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27th May, 2016

Kingston University volunteers help historians complete landmark digital archive project of British Red Cross World War One volunteers


The stories of more than 90,000 World War One British Red Cross volunteers – whose work ranged from driving ambulances on the front line to cleaning floors in makeshift hospitals back home – can now be found online thanks to the dedication of almost 800 volunteers from Kingston University’s Centre for the Historical Record.

For the past two years, a team of volunteers has been hard at work painstakingly transcribing a collection of 100-year-old personnel index cards that held the details of people who gave their time to support the war effort. Many of the 90,000 Voluntary Aid Detachments (VADs) offered their services a number of times. Each instance was recorded separately, resulting in a staggering 244,000 registration cards.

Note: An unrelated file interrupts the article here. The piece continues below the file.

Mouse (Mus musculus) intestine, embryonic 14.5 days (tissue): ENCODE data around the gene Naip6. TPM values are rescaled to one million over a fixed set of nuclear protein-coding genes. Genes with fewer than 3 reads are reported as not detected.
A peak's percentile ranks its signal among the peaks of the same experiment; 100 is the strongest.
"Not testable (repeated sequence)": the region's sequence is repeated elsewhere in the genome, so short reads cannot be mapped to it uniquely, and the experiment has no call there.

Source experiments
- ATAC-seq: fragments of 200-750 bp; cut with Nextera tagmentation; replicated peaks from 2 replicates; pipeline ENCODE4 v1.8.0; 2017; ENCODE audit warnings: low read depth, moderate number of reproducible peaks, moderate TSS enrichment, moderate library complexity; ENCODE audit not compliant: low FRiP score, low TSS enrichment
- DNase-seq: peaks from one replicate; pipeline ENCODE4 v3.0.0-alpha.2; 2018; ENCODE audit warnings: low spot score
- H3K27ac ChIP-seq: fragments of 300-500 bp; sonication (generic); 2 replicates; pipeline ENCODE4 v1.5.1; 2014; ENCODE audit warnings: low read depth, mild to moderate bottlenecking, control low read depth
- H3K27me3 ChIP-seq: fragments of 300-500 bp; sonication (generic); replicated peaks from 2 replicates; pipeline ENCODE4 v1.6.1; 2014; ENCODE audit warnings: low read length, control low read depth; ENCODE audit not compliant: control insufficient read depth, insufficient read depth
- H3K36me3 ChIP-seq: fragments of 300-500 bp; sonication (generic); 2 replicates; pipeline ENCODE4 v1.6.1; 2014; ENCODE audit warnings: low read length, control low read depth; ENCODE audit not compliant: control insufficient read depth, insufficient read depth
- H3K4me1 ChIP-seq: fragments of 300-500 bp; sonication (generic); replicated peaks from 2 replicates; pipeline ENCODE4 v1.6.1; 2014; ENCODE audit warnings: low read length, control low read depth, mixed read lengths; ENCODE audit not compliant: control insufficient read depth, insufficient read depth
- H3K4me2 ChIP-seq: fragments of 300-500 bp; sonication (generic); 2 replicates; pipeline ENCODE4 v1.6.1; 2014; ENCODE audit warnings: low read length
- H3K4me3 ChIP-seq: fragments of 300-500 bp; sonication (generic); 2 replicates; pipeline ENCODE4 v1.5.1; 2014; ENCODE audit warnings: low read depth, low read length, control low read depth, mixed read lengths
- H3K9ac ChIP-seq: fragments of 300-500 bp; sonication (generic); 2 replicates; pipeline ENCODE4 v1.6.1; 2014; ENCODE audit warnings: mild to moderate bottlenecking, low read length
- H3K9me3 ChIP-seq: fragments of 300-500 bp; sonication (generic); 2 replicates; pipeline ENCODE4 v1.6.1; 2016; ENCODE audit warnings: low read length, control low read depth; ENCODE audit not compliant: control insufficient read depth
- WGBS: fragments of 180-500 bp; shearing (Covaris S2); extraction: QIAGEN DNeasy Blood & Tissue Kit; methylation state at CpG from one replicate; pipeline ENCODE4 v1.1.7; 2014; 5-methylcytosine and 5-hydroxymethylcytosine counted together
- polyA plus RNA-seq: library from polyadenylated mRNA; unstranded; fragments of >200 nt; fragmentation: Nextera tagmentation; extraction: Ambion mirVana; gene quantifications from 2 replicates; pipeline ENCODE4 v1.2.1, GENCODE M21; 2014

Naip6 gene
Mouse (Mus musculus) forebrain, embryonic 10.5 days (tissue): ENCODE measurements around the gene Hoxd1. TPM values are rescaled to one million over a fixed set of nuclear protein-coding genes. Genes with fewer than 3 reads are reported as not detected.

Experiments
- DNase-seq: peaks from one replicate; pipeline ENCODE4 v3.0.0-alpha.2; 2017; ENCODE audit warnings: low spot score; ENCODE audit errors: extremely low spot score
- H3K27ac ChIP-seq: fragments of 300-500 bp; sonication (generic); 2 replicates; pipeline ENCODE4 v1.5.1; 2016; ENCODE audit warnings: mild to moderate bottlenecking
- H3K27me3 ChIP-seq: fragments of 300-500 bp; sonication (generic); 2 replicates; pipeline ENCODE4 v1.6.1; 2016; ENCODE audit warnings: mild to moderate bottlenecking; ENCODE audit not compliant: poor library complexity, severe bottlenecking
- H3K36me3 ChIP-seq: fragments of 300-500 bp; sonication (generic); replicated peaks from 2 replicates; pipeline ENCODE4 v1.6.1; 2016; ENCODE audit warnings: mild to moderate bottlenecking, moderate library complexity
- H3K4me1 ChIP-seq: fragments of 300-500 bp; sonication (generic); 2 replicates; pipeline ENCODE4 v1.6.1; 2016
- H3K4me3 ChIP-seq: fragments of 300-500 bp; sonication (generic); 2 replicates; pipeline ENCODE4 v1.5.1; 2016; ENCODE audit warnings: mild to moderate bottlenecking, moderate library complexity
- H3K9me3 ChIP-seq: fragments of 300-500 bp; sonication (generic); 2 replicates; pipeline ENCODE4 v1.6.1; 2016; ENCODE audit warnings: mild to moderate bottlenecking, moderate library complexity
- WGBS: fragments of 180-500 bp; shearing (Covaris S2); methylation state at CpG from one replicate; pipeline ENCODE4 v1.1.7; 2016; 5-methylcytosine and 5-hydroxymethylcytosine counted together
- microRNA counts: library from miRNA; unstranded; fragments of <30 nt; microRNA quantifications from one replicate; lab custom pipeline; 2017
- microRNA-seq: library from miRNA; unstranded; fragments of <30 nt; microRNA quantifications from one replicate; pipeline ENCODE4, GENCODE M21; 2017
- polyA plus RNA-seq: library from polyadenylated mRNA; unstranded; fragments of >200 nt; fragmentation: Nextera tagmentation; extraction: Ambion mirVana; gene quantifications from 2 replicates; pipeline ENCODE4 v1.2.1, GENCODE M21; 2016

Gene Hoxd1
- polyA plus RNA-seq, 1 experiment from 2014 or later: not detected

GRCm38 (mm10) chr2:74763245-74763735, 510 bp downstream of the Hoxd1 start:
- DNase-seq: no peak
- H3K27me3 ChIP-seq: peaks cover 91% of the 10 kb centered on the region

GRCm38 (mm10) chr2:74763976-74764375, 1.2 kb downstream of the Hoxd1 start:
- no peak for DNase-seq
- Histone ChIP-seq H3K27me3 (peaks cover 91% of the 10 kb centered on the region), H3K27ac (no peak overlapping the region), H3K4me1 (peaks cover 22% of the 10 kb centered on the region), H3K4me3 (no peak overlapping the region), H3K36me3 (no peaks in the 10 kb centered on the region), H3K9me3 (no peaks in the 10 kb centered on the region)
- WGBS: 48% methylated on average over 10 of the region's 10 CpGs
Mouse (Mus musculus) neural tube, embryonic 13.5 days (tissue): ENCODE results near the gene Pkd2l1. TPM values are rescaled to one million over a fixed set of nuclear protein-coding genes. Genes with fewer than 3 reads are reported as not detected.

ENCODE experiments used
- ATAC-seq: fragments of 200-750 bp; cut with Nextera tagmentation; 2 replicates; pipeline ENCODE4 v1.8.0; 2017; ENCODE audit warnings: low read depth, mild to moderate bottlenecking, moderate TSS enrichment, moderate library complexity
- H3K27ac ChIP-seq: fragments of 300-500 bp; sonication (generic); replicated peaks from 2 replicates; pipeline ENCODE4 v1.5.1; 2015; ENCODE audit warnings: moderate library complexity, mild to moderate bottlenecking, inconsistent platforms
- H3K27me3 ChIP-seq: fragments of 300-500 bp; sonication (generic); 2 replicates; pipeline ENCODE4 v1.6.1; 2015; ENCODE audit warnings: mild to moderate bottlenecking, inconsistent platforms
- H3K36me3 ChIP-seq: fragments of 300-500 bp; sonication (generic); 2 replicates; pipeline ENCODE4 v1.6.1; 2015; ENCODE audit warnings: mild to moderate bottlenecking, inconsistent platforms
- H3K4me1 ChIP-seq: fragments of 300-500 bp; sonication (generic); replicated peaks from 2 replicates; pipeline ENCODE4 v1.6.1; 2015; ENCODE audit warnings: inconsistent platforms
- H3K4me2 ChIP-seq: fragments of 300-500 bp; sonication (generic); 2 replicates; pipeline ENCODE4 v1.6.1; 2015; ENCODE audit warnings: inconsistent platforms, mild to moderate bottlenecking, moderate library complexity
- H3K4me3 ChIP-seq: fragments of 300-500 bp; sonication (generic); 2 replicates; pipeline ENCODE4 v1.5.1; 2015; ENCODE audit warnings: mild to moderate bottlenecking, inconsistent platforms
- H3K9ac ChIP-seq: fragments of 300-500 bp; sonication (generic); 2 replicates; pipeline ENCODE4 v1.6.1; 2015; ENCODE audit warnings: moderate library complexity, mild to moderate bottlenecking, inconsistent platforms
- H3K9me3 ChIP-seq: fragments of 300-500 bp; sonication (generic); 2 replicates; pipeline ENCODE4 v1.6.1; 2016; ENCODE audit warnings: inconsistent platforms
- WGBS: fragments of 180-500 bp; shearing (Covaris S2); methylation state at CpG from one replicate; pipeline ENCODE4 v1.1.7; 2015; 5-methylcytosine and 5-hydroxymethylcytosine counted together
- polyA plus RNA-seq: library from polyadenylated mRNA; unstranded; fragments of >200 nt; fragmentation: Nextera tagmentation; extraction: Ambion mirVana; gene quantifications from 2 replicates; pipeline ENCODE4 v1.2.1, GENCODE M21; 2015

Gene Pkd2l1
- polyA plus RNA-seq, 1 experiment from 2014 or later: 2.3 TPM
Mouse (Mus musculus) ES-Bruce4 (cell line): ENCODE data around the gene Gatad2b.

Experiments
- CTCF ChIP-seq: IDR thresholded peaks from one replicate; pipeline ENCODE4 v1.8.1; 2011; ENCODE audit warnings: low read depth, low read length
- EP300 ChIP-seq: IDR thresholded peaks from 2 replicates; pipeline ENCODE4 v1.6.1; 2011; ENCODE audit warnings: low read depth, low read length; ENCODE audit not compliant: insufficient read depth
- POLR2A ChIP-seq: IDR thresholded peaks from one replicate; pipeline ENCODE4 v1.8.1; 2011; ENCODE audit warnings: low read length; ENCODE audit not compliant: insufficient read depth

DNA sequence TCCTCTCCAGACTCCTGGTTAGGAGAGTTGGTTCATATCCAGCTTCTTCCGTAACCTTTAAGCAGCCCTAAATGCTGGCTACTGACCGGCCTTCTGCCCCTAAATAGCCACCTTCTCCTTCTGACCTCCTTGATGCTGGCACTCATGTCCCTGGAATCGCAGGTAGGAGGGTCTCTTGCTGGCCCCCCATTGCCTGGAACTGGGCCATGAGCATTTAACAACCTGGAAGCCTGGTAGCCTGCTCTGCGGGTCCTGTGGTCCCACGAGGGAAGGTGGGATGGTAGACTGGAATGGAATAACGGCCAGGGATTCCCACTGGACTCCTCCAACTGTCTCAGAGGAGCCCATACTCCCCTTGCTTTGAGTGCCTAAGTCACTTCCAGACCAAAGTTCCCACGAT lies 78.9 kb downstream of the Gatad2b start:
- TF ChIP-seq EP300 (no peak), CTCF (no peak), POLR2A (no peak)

The free digital archive gives members of the public the chance to search for friends and families who volunteered during the war and unearth key details about where they worked and the tasks they carried out.

The VADs came from all walks of life and included the rich and famous – crime author Agatha Christie volunteered as a pharmacist – as well as working class families and children. While some were qualified nurses, others volunteered as cooks or cleaners in makeshift hospitals or set up knitting circles to provide the troops with socks.

To read more click here.

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